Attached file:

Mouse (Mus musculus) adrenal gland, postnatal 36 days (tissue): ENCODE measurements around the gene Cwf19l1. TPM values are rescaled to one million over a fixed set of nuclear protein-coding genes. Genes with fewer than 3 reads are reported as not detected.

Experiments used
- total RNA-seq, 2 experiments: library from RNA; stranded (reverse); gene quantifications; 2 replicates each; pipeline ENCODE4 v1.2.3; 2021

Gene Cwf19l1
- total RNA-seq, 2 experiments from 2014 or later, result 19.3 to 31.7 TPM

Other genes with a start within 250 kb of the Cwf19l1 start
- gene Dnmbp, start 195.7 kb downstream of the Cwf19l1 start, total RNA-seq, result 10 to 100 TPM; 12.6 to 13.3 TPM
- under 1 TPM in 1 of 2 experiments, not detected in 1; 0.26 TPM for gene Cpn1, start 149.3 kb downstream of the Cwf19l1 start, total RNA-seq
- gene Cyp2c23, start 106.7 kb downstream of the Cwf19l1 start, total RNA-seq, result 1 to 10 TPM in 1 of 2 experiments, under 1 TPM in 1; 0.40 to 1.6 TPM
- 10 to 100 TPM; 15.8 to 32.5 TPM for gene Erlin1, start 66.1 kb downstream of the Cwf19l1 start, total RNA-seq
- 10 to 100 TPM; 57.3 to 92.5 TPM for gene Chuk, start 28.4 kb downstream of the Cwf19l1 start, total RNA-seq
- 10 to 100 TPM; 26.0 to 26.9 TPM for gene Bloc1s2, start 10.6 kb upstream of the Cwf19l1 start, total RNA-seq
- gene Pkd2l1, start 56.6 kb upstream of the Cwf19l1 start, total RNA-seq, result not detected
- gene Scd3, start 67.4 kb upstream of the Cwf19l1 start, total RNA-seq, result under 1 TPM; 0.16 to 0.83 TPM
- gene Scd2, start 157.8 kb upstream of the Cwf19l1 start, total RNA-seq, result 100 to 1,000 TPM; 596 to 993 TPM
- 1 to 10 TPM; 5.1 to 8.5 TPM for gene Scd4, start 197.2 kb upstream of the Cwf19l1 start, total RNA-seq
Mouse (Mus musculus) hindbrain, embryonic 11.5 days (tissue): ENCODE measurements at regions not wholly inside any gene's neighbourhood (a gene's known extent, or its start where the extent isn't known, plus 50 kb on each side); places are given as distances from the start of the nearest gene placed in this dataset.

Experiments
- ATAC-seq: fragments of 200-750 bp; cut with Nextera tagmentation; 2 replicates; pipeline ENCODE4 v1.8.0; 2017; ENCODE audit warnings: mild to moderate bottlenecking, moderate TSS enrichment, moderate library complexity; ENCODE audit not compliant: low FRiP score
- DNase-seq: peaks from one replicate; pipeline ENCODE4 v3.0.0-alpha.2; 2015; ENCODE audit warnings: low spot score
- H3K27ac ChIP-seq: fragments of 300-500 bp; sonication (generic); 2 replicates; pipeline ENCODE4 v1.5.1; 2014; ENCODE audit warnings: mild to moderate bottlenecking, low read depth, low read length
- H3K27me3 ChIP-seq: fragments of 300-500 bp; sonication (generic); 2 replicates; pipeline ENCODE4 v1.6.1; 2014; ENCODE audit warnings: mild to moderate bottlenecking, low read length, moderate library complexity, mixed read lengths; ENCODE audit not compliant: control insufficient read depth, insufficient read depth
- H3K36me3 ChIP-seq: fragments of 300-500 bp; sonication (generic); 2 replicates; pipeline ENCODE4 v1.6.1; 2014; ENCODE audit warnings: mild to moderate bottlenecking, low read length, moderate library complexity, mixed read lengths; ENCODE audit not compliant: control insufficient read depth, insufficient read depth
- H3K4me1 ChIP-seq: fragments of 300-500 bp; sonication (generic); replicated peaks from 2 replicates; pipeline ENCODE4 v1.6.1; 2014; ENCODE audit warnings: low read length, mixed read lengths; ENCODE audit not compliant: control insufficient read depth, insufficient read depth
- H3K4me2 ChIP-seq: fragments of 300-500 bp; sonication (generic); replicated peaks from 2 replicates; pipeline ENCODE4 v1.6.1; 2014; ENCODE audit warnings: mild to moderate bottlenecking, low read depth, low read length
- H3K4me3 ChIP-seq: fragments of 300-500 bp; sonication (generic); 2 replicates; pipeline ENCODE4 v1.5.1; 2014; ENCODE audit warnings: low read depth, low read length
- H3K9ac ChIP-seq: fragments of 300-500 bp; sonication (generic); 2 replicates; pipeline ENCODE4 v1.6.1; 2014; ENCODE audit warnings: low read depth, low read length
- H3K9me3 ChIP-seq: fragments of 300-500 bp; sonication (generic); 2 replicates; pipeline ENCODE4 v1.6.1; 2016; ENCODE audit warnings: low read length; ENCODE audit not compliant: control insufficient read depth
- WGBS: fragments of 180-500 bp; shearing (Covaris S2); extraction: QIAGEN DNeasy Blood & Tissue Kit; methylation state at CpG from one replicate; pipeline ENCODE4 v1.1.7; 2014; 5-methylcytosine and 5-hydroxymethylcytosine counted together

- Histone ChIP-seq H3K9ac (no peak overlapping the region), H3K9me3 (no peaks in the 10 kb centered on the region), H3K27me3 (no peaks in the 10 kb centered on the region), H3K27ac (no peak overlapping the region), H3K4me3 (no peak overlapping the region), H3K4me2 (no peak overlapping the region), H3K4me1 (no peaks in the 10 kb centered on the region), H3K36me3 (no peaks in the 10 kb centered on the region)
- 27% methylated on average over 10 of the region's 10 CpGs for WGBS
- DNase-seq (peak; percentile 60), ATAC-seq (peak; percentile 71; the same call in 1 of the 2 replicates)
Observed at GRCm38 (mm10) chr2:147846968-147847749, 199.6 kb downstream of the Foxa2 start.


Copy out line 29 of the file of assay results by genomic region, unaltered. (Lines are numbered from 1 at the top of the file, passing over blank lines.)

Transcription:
- WGBS: fragments of 180-500 bp; shearing (Covaris S2); extraction: QIAGEN DNeasy Blood & Tissue Kit; methylation state at CpG from one replicate; pipeline ENCODE4 v1.1.7; 2014; 5-methylcytosine and 5-hydroxymethylcytosine counted together